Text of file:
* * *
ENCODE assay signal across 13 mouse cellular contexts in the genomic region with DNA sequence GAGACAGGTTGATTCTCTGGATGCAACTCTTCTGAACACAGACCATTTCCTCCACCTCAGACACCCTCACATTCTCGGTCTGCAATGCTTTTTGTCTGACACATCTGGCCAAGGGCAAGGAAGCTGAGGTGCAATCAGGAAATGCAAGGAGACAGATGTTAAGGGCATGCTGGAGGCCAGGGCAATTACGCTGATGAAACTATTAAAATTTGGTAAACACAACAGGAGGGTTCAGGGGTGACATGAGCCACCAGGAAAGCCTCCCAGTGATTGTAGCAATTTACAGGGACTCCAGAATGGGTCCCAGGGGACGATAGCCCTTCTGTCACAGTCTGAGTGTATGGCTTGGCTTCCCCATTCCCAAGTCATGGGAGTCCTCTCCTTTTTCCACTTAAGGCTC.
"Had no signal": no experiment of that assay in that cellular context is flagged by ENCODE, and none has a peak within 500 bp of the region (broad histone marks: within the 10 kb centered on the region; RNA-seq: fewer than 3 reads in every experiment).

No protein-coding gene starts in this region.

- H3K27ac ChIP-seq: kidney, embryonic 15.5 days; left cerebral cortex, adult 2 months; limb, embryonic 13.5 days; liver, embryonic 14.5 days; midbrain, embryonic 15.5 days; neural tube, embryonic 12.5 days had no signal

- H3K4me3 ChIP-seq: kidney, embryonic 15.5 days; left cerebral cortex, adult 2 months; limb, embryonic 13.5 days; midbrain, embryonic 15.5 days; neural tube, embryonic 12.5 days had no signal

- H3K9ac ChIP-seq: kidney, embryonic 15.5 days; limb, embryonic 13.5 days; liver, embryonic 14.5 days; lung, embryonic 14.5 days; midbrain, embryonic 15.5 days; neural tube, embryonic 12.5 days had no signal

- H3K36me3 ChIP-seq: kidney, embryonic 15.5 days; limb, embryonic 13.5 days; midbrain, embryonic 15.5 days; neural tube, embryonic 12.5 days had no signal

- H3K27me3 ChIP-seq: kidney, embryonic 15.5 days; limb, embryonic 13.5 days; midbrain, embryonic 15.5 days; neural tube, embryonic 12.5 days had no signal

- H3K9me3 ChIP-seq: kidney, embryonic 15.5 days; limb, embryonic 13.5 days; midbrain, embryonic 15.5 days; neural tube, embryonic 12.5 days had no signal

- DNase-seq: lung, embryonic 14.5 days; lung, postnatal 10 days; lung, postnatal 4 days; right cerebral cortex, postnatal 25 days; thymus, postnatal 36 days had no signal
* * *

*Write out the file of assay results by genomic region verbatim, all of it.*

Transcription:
ENCODE assay signal across 13 mouse cellular contexts in the genomic region with DNA sequence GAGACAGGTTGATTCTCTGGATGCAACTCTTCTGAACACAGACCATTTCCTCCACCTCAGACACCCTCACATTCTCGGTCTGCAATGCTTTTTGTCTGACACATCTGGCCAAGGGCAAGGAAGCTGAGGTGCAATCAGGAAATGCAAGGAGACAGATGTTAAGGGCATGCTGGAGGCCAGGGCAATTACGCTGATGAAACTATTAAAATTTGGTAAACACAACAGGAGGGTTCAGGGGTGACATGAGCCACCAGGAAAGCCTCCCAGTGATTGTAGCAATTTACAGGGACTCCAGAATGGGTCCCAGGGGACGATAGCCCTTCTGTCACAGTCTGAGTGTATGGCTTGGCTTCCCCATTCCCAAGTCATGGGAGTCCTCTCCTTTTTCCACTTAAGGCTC.
"Had no signal": no experiment of that assay in that cellular context is flagged by ENCODE, and none has a peak within 500 bp of the region (broad histone marks: within the 10 kb centered on the region; RNA-seq: fewer than 3 reads in every experiment).

No protein-coding gene starts in this region.

- H3K27ac ChIP-seq: kidney, embryonic 15.5 days; left cerebral cortex, adult 2 months; limb, embryonic 13.5 days; liver, embryonic 14.5 days; midbrain, embryonic 15.5 days; neural tube, embryonic 12.5 days had no signal

- H3K4me3 ChIP-seq: kidney, embryonic 15.5 days; left cerebral cortex, adult 2 months; limb, embryonic 13.5 days; midbrain, embryonic 15.5 days; neural tube, embryonic 12.5 days had no signal

- H3K9ac ChIP-seq: kidney, embryonic 15.5 days; limb, embryonic 13.5 days; liver, embryonic 14.5 days; lung, embryonic 14.5 days; midbrain, embryonic 15.5 days; neural tube, embryonic 12.5 days had no signal

- H3K36me3 ChIP-seq: kidney, embryonic 15.5 days; limb, embryonic 13.5 days; midbrain, embryonic 15.5 days; neural tube, embryonic 12.5 days had no signal

- H3K27me3 ChIP-seq: kidney, embryonic 15.5 days; limb, embryonic 13.5 days; midbrain, embryonic 15.5 days; neural tube, embryonic 12.5 days had no signal

- H3K9me3 ChIP-seq: kidney, embryonic 15.5 days; limb, embryonic 13.5 days; midbrain, embryonic 15.5 days; neural tube, embryonic 12.5 days had no signal

- DNase-seq: lung, embryonic 14.5 days; lung, postnatal 10 days; lung, postnatal 4 days; right cerebral cortex, postnatal 25 days; thymus, postnatal 36 days had no signal